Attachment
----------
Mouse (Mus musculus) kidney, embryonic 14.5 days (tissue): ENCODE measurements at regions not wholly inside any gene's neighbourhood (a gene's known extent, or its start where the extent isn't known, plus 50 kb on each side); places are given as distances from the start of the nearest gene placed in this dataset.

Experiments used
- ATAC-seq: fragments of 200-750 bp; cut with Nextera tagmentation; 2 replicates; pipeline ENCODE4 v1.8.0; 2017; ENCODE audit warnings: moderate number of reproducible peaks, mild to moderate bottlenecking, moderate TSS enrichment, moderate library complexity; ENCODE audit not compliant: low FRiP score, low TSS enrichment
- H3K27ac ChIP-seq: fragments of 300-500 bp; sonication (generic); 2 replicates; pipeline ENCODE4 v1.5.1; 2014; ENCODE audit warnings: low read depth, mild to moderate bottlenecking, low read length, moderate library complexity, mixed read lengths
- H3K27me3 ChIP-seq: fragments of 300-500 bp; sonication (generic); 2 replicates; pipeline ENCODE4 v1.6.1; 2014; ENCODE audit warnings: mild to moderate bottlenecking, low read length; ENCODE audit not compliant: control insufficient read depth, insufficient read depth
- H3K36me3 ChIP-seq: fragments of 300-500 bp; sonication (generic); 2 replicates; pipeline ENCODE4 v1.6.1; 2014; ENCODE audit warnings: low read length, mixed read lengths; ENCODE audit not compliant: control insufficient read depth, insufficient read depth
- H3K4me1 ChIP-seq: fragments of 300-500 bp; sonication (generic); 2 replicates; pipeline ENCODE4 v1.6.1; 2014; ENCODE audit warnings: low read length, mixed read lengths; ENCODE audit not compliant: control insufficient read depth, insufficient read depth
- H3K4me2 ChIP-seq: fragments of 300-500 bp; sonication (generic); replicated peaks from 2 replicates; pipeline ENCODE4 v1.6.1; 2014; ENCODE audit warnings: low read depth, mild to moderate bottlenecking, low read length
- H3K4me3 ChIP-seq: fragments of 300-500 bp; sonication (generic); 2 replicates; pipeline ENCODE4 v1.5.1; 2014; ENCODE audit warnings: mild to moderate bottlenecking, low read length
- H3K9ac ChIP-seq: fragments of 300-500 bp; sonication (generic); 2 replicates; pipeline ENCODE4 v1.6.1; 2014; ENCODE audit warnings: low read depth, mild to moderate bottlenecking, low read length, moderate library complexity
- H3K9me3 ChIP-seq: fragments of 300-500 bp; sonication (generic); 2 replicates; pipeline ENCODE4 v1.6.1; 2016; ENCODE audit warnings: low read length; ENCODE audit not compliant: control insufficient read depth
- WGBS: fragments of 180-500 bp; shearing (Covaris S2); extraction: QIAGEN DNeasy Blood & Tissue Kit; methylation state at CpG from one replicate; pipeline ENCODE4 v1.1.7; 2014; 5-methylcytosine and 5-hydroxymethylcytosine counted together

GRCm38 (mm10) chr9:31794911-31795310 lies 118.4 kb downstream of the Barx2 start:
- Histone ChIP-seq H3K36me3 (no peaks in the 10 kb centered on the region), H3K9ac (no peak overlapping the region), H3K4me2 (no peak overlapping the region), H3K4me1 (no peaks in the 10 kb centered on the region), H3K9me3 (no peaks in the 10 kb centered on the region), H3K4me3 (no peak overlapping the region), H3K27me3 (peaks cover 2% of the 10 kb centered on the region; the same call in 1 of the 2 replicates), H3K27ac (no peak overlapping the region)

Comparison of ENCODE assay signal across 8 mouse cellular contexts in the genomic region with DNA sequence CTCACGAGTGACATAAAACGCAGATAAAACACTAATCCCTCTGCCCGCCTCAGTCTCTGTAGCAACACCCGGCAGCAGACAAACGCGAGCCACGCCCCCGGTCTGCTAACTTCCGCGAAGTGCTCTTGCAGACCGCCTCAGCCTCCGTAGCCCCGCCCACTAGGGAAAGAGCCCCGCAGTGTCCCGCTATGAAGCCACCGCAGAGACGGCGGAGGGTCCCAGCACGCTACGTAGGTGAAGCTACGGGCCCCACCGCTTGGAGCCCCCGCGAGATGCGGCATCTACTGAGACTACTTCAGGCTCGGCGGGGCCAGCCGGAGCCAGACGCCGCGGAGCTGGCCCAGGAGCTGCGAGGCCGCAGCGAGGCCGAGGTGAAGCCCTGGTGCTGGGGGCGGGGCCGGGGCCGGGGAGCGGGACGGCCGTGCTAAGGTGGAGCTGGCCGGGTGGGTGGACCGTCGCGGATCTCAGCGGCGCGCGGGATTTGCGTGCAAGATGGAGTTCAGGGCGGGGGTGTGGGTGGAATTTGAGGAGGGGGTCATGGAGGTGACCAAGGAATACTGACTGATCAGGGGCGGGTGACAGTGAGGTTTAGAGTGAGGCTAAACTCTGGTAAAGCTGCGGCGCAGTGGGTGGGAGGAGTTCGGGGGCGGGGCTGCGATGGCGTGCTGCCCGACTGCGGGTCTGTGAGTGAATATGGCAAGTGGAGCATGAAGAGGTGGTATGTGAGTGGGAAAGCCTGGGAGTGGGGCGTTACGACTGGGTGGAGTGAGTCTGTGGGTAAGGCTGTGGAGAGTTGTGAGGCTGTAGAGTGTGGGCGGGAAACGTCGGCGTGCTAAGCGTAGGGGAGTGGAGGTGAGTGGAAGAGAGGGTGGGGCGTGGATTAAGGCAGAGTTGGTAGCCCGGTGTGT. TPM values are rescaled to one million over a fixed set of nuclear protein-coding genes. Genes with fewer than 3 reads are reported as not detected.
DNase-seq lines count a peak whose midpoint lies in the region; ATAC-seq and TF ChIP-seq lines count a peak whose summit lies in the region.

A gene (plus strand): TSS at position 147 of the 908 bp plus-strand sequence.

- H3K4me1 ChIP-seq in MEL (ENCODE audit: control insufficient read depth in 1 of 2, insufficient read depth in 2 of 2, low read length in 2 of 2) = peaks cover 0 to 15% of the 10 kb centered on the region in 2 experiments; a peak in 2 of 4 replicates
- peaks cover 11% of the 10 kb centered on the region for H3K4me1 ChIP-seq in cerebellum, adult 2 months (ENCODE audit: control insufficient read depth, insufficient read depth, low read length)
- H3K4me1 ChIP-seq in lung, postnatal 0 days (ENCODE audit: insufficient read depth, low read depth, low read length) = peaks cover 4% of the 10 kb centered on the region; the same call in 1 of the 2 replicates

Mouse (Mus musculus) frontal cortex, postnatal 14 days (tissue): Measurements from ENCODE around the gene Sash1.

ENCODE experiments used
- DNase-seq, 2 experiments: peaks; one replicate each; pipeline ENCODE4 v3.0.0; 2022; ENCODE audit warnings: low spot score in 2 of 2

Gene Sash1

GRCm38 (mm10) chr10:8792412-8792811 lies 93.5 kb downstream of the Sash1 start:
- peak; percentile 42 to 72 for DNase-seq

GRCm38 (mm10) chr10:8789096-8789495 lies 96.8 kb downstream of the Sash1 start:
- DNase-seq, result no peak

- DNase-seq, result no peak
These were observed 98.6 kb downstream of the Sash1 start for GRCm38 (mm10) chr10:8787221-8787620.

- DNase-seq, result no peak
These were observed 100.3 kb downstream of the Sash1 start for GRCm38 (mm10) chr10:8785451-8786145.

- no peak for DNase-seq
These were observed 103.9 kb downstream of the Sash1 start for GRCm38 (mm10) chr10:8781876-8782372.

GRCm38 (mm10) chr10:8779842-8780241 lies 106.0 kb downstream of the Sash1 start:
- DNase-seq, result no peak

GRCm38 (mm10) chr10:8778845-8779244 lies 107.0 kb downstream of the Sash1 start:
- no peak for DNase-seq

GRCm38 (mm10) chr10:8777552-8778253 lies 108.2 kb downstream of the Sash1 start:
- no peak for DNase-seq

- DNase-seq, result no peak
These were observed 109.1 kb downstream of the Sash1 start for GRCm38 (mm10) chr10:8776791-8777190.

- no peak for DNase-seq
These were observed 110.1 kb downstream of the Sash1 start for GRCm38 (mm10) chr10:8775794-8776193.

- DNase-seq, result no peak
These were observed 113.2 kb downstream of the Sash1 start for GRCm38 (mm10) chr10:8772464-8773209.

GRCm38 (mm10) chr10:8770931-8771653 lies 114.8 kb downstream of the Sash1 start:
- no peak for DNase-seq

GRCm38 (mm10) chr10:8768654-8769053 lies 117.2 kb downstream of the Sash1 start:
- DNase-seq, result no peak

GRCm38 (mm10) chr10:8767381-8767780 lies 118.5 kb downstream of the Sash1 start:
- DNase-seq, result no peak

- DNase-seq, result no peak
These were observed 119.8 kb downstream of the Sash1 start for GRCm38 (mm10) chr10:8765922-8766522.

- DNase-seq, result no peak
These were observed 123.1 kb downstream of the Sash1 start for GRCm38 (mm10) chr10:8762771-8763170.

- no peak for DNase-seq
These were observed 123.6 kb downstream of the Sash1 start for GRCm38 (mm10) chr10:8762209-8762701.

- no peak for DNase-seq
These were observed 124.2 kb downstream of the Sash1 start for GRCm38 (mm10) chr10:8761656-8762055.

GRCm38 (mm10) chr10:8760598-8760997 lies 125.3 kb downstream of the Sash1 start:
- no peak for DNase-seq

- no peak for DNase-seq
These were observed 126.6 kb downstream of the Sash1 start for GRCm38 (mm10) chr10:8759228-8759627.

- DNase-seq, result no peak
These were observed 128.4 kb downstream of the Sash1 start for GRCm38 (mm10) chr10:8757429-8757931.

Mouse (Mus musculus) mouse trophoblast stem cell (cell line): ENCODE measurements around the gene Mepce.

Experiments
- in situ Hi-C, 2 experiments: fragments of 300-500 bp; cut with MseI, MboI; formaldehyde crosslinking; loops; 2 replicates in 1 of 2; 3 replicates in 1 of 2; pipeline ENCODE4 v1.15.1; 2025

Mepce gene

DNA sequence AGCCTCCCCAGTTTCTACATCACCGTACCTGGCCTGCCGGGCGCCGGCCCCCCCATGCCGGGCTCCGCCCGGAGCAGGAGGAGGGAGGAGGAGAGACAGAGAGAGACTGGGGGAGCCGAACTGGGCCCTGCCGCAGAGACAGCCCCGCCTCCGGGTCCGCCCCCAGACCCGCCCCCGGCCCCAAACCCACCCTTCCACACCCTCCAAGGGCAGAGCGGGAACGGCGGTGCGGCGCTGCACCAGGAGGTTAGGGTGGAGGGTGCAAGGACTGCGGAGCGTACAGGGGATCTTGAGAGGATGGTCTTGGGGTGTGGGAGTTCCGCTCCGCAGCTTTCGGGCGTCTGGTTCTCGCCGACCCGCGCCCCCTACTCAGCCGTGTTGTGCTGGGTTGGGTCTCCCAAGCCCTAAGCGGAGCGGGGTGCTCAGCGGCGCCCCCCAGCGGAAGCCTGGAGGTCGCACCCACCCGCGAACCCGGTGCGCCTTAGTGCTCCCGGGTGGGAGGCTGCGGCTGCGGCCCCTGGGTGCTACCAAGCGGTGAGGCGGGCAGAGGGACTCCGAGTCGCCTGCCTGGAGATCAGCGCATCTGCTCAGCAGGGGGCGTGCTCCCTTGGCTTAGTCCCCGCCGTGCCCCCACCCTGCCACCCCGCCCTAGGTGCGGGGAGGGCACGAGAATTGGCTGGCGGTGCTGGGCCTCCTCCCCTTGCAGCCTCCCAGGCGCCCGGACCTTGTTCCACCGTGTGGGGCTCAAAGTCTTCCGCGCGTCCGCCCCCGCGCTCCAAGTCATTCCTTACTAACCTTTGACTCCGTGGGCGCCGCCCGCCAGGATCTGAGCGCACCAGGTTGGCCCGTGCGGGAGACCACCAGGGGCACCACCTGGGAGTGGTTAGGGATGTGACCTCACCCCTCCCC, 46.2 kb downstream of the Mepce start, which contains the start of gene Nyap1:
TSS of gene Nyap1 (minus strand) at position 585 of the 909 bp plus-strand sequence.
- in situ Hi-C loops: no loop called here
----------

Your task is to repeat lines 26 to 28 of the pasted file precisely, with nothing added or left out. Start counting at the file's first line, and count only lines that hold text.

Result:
- peak; percentile 42 to 72 for DNase-seq

GRCm38 (mm10) chr10:8789096-8789495 lies 96.8 kb downstream of the Sash1 start:
- DNase-seq, result no peak